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You’re not imagining things, there is a serious chip shortage

News Analysis
Jan 06, 20214 mins
Computers and Peripherals

CPUs, GPUs, and memory are all in tight supply due to manufacturing issues and high demand.

170217 chips
Credit: Magdalena Petrova

If you’ve noticed components are hard to get these days, you are not alone. The supply of computing components can get a little tight around the end of the year but this year is especially bad, much of it due to Covid-19-related issues.

Intel spent much of 2020 struggling with CPU shortages. In the latter half of the year it was hit with chipset shortages, with the B460 and H410 chipsets reportedly out of stock through the end of last year, and availability of the Z590 chipset is also constrained.

AMD also has a problem: it can’t make enough chips. Some of its Ryzen processors, particularly the Ryzen 5 line, are immensely popular, and there are simply none to be had on Amazon, Newegg, or any other online retailer.

In November, Micron’s biggest memory production facilities based in Taiwan suffered a one-hour power outage. That may not seem like much but it means everything on the manufacturing line is scrap. The process of spinning silicon wafers does not tolerate interruptions, which means millions of dollars’ worth of product was ruined.

And those factories don’t just rebound and go back to spinning wafers. Micron needed several days to get it back to normal. Given that factory accounts for 10% of the world’s DRAM production, that’s a huge hit.

As for GPUs, good luck getting anything based on Nvidia’s new Ampere architecture. GeForce RTX 30×0 series cards are impossible to find and CEO Jen-Hsun Huang said on a recent earnings call the shortage won’t ease up until at least this quarter. What supply is available is outrageously expensive and only getting worse, with some cards selling for up to $1,000.

Add to it the chaos in shipping wrought by Covid-19. With everyone staying home and ordering from Amazon, tremendous strain was put on shippers. The Wall Street Journal reported last month that UPS ordered its drivers to stop picking up orders from several retailers, one of them being Newegg.

But it goes beyond that. Jim McGregor of Tirias Research tells me there are parts sitting in cargo containers on docks all around the world and no one to pick them up.

The real problem, he said, was a shortage of chemicals needed for manufacturing components. Some of it is demand for all the new product introductions, but also there has been a surge in demand in China’s automotive segment. “A lot of companies are over-ordering because of a concern of availability of parts. Once you have the illusion of short supply, everyone orders more,” he told me.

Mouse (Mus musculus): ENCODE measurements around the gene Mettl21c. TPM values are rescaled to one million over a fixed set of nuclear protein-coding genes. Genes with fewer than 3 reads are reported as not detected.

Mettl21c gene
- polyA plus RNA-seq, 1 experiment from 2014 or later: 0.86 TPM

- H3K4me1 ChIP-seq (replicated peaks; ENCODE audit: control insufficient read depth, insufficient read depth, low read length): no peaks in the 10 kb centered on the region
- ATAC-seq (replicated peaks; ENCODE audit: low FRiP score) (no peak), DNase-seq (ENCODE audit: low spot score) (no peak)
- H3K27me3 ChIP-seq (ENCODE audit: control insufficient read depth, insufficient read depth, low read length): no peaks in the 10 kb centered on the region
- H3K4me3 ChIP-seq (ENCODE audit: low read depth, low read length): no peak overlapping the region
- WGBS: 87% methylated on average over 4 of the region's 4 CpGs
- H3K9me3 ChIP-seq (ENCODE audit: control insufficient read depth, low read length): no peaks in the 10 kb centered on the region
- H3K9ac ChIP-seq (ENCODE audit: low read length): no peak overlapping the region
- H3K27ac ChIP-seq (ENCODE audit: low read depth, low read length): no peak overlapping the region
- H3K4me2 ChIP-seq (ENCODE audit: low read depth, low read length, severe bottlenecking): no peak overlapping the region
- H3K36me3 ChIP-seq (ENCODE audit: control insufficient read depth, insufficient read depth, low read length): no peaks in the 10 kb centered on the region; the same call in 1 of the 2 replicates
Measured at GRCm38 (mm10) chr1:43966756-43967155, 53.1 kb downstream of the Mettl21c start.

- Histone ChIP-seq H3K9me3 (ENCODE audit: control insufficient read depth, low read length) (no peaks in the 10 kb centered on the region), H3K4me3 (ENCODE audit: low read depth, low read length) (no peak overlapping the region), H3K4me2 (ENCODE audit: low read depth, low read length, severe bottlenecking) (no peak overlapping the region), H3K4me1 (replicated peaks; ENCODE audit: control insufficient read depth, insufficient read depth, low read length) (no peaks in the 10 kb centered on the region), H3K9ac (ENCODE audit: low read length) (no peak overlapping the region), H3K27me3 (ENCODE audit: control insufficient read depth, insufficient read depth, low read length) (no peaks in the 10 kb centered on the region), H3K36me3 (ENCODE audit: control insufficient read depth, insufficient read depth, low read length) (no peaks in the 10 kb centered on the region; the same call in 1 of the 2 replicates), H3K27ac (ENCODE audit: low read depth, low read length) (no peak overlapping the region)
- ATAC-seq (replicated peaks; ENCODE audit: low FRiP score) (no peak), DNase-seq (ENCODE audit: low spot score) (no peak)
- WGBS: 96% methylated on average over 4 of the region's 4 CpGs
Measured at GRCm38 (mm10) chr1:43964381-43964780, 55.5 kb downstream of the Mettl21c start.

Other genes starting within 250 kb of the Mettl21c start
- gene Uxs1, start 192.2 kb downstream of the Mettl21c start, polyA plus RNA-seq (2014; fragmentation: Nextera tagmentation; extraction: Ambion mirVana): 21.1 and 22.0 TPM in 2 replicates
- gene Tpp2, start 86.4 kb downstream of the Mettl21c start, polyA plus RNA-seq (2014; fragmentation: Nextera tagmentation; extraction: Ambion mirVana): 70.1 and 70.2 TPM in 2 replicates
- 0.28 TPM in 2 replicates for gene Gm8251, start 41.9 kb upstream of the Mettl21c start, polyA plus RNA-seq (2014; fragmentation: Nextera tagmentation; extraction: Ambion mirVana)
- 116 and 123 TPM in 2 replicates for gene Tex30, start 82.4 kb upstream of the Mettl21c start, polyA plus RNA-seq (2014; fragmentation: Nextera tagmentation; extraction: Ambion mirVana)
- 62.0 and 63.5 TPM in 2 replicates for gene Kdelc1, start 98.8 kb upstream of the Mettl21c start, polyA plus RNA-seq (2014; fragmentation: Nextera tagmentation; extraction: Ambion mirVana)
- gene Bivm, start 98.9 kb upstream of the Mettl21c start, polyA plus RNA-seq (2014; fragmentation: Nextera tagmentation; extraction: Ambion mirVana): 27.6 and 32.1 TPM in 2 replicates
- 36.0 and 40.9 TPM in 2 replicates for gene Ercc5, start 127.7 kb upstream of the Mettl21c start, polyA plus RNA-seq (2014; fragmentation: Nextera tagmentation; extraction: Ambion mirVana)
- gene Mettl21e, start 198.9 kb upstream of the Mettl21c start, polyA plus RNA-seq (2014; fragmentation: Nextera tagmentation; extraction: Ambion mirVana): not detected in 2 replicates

Dean McCarron of Mercury Research also said there has been capacity constraint on wafer and packaging substrates for chips, so chip manufacturers are prioritizing parts. “It’s safe to say we are in a shortage environment, and full market demand is not being met,” he told me. “Whenever manufacturers are facing a constrained environment, you build what makes most profit first, so the low end doesn’t get priority.”

And servers are high priority. They get served first no matter what. After all, a Xeon sells for 10-times the price of a Core i5.

The primary issue facing the server market is we are in a slow period for the server market, not supply constraint. Servers have a build/absorb cycle where new versions come out around the time of new chips from Intel and AMD, there is a rush of sales, and new owners take time to get their new hardware installed and running.

The build cycle was in mid-2020 and now customers are taking delivery. Everyone recognized that the end of 2020 and early 2021 would be a time of weakness, but it’s not really driven by supply shortages.

Nobody knows how the market will play out, but we will be in this state of shortage at least thru Q1 and part of Q2, say the analysts.

Andy Patrizio is a freelance journalist based in southern California who has covered the computer industry for 20 years and has built every x86 PC he’s ever owned, laptops not included.

The opinions expressed in this blog are those of the author and do not necessarily represent those of ITworld, Network World, its parent, subsidiary or affiliated companies.